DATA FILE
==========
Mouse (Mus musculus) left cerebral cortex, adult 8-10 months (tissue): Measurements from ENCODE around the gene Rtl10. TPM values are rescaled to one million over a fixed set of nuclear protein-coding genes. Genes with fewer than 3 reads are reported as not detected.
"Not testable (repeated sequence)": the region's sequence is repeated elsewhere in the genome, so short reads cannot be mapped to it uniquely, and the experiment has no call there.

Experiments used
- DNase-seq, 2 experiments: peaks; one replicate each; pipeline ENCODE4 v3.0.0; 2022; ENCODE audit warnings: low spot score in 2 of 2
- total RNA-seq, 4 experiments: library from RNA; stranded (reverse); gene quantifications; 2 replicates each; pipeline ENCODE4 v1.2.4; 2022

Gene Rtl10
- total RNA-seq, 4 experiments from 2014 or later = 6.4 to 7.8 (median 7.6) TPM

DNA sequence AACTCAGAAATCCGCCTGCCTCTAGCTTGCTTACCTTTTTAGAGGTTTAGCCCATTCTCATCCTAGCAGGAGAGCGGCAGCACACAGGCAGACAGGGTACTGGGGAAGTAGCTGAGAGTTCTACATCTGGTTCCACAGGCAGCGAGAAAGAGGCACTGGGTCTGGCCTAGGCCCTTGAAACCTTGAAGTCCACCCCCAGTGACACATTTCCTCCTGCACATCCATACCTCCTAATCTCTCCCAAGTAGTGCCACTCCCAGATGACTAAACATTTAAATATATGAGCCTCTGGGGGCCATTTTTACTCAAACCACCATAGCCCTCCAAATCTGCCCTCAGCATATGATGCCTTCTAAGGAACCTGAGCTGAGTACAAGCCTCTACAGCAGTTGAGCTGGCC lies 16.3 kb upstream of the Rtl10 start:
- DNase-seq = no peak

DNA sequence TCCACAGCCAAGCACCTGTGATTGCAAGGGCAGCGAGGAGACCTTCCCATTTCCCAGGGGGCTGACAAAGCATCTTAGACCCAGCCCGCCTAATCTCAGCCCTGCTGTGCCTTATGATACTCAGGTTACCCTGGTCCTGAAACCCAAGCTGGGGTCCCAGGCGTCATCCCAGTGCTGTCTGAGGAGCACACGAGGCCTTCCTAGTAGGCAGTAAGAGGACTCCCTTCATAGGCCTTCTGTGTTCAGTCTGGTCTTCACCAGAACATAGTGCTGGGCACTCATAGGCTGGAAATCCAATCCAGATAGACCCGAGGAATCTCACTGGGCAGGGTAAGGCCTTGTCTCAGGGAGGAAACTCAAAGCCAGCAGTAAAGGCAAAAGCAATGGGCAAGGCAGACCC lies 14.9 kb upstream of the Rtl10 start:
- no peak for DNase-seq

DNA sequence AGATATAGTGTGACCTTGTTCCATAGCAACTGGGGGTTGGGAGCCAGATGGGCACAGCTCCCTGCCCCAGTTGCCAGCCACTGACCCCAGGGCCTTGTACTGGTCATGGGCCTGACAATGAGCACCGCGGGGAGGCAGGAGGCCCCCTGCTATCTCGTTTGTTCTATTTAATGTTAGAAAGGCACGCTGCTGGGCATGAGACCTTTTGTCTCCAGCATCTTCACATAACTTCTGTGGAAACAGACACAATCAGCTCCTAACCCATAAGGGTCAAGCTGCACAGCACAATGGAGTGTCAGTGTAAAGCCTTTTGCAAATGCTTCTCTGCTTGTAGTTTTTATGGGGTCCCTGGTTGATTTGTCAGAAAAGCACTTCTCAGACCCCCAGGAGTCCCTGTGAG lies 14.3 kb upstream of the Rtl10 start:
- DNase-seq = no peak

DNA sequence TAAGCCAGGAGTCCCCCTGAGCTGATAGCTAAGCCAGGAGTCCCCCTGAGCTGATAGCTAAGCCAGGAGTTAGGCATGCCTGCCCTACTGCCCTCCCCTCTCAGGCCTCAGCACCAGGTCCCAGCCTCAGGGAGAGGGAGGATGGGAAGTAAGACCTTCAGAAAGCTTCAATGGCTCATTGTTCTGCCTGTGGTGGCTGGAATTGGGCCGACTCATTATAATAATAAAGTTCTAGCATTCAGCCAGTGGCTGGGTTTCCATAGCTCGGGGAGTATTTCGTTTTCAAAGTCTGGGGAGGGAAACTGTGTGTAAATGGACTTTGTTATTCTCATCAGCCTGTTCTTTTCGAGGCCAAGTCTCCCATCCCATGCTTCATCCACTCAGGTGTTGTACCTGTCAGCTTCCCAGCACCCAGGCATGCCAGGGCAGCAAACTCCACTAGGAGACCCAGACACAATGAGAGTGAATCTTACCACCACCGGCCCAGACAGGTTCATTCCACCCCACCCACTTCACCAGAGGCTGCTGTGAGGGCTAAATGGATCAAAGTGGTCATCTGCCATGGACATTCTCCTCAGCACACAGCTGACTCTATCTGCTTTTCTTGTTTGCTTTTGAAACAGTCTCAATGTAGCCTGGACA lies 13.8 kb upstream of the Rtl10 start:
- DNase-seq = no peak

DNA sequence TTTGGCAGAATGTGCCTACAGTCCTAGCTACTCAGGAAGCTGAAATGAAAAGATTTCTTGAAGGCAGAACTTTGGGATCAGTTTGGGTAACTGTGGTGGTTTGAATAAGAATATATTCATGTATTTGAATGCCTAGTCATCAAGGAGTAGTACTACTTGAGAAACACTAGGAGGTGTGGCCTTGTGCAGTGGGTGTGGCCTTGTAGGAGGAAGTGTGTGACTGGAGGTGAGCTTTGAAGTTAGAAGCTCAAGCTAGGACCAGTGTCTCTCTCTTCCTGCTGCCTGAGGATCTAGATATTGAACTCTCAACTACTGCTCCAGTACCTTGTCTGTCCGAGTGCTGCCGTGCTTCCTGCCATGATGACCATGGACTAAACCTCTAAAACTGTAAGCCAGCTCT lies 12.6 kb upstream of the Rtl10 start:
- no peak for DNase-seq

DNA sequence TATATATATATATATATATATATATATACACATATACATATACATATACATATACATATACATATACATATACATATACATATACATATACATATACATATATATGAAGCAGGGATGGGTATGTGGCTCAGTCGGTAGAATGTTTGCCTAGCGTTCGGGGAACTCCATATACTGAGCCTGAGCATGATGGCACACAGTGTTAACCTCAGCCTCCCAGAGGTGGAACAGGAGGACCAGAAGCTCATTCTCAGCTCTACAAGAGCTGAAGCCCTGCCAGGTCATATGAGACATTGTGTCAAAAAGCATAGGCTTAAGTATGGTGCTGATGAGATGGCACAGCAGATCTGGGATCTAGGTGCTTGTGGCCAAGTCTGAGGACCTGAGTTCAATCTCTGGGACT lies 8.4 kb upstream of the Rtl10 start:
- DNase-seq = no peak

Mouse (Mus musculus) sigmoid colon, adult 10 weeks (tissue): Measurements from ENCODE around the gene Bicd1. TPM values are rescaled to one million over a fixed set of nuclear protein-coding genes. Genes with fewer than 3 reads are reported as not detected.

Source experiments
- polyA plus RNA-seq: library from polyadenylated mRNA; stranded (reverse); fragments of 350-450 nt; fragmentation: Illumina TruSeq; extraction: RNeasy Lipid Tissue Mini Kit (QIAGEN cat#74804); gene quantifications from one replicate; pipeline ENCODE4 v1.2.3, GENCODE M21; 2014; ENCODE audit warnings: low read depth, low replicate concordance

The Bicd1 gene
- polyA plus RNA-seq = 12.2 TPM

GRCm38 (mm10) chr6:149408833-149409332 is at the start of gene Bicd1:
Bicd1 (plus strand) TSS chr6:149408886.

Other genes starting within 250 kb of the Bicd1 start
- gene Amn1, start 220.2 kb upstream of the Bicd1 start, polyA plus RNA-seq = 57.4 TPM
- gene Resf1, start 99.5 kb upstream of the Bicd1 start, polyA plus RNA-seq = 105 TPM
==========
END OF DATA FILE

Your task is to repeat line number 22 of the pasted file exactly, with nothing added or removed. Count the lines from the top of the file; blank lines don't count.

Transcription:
- polyA plus RNA-seq: library from polyadenylated mRNA; stranded (reverse); fragments of 350-450 nt; fragmentation: Illumina TruSeq; extraction: RNeasy Lipid Tissue Mini Kit (QIAGEN cat#74804); gene quantifications from one replicate; pipeline ENCODE4 v1.2.3, GENCODE M21; 2014; ENCODE audit warnings: low read depth, low replicate concordance